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Copyright (c) 2002 University of Miami Law Review
University of Miami

ARTICLE: Fundamentally Flawed: Tradition and Fundamental Rights

October, 2002

57 U. Miami L. Rev. 101


Adam B. Wolf*


American history is longer, larger, more various ...
and more terrible than anything anyone has ever said about it. - James Baldwin 1 History, despite its wrenching pain,
Cannot be unlived, and if faced
With courage, need not be lived again. - Maya Angelou 2

I. Introduction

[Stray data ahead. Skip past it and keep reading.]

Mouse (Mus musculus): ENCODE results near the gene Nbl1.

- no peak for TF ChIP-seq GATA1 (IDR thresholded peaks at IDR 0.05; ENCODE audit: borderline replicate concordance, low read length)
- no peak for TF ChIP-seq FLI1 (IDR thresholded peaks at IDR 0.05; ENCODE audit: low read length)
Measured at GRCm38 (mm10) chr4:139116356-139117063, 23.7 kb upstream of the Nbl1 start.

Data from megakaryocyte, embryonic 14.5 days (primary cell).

History has played a famous - and sometimes infamous - role in American jurisprudence. It has loomed prominently in many areas of Constitutional interpretation, 3 though perhaps it has most profoundly affected fundamental rights jurisprudence, where history and tradition 4 are often consulted in order to assess whether a purported right is fundamental. 5 It is surprising, therefore, that legal scholarship has virtually avoided examining the use of history in fundamental rights analysis. While some authors have concentrated on the treatment of history in American Constitutional jurisprudence generally 6 and others have analyzed the role played by history in particular fundamental rights cases, 7 almost none has focused on the systematic application of history in fundamental rights doctrine. 8 In this article, I critically analyze the role of tradition in fundamental rights jurisprudence. For six reasons I conclude that a tradition of protecting or denying a purported fundamental right should not be a factor when assessing the alleged fundamentality of the right. First, in a nation in which subjugation has been more the norm than the exception, 9 relying on tradition often legitimizes and perpetuates prior discrimination. This is particularly dramatic in fundamental rights analysis, since purported fundamental rights generally implicate classifications (e.g., ...
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